In fairness, he was probably unaware that I was interested in Delilah, as my main goal while in fuego:the bar was to not be an asshole like everyone else there hitting on her. The thing was, it was working. In all likelihood nothing would have come of the walk to the train station, but chances like that are, for me, ridiculously rare. When we reached the metro station I decided to walk home rather than stick with them. I was rather annoyed by then, and that’s not the way to be around people.

So, guys, when you’re hanging out having a few brews and the quiet, unassuming guy manages to get some quiet time with the belle of the ball, let him have his moment. In Top Gun terms, when the wing man has a target, the lead plane should get out of the way or planes will crash and lives will be lost.

The brisk walk home was pleasant, and calmed my nerves a bit. (It is not the walk through Prague of the previous episode; that happened the next night.)

Delilah doesn’t know it yet, but since then she has saved my life. That, however, is another story.

My Walk Home.

It is late, I am tired; I don’t know how far I’ll get with this tonight. I suspect that this account of my last hour will be somewhat disjointed and lacking the rich atmospheric descriptions which it deserves, but that’s the way it goes, sometimes. And yes, yes, I know I promised to tell you about yesterday, but that will have to wait. Tonight all I have the energy for is a small tale about the end of today.

I don’t get down to The Globe much, maybe once a year. It’s down near the center of town, where beers tend to get pricey, and I find myself venturing into the center less and less. The Globe is also a favorite among Americans, and while I appreciate talking to people now and then, it’s not the sort of vibe I look for on a general basis. Tonight, however, I was at the Globe, and I had a damn good time. There was music, conviviality, and a generally friendly feeling in the air. This story is not about that.

The café was closing, and there were still quite a few people there, some of whom I knew, others I had just met. “You don’t have to go home but you can’t stay here,” the saying goes, and the group seemed to be trapped by the option. I knew, however, that I was going home. “Where are you going to catch the tram?” Don Diego asked me. “I’m walking,” I replied. “Walking to… the tram?” he asked. “No. Home.” I could have told him exactly how the walk would go. Instead I am telling you.

I said goodbye to the group, and started up the street. There was some agreement that most of the rest of them were going the same direction, so I paused and looked back. There was no action. Don’t say goodbye twice, I decided, and left the group to mill about. I set off. The wind had died down but it was still chilly, but when I got into stride I unbuttoned my coat to let the cold air in. By the time I was passing through the drunken brit section of town, I was moving. The pickpockets and pimps did not even glance my way; I passed through them with point A firmly behind and point B directly ahead, and all their games require slowing the target down.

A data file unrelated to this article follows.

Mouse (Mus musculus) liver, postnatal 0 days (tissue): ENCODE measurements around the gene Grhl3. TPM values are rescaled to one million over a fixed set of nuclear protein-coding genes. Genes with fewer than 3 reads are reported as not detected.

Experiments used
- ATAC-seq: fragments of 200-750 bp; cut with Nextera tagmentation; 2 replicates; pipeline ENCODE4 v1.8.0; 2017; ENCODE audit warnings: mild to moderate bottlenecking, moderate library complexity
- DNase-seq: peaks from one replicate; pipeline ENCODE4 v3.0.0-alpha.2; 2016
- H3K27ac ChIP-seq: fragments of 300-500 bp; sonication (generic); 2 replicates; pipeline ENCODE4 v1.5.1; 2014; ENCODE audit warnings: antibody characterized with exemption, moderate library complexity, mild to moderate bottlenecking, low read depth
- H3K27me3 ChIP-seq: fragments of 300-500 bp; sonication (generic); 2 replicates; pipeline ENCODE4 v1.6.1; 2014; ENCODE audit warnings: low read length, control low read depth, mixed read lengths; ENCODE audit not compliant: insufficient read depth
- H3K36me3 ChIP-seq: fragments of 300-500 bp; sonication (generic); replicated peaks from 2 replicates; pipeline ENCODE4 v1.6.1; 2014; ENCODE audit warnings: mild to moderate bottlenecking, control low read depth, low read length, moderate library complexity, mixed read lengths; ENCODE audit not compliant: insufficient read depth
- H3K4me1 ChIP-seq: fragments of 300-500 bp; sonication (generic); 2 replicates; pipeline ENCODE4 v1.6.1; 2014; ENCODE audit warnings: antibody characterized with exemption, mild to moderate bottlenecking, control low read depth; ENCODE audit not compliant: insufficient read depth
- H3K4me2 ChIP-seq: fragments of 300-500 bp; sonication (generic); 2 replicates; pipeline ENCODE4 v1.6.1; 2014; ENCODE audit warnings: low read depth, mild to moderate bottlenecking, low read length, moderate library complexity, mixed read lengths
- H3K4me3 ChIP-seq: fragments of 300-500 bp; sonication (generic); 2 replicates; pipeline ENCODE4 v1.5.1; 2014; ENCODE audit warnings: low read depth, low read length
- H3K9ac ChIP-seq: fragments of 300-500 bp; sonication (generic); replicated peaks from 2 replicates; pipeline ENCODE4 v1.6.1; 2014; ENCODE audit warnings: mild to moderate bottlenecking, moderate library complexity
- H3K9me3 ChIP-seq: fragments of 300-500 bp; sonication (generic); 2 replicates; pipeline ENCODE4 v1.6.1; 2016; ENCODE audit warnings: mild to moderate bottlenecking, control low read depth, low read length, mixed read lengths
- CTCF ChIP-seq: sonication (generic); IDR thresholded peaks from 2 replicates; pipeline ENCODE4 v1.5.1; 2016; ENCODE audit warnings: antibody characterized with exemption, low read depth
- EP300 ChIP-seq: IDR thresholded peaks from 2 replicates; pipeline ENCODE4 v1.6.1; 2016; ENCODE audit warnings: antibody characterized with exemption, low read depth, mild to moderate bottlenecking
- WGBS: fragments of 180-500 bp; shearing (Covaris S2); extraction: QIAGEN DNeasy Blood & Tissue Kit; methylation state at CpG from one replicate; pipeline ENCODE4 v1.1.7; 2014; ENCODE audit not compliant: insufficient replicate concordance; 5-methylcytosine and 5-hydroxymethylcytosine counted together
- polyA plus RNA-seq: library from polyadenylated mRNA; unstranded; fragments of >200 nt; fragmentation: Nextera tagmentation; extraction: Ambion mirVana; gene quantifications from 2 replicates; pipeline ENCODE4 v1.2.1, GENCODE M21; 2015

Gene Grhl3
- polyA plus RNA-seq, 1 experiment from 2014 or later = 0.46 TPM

At the top of Václavské NámÄ›sti I popped into the McDonald’s for my long-overdue supper. I purchased my McRoyal(tm) (rhymes with Quarter Pounder(tm)) from a guy who quite obviously hated his job selling deadly food to drunks, then I was back out on the street, throwing back the 26 glorious grams of shimmering fat which will form a gelatinous layer in my already-abused stomach, somehow making things better. By the time I was past the museum the burger was just a happy memory. It was Friday night, so there was still a fair amount of foot traffic as I passed though Žižkov. I considered some of the all-night places I passed, thinking perhaps that one last beer might compliment the burger nicely, but the temptation was only slight. I was in motion.

Between the long skinny park and Flora I heard a small crash and looked ahead to see a very drunk person struggling to stand back up. I crossed to the other side of the street, reflecting that I was not going to compare well with any Samaritans who might be out and about. Hopefully the door the drunk was trying to open was his own.

Past Flora are the graveyards, predictably dark and quiet, and the skeletal remains of Autobazar Å koda, a car dealership, now defunct. The signs are still out, and streamers rattle metallically in the night wind, but there are no cars anymore, and no guard dog to dutifully bark at me, reminding me once again that I should just keep walking. I miss that dog; we were starting to get along. Past the ghost dealership is the empty lot that only weeks ago hosted a circus; the ruts made by the big trucks as they carried the show away still visible. I am almost home.

I consider once more stopping in somewhere for a final beer. What I really want is to bring something home with me, to keep me company while I write about my walk, but this is Strašnice. I turn left at the final graveyard and find my way home, roughly an hour after I set out. Perhaps there were other hours today that were more significant — hours of accomplishment and interaction, connections made and ideas shared — but looking back, my hour alone on the streets of Prague late at night was my favorite.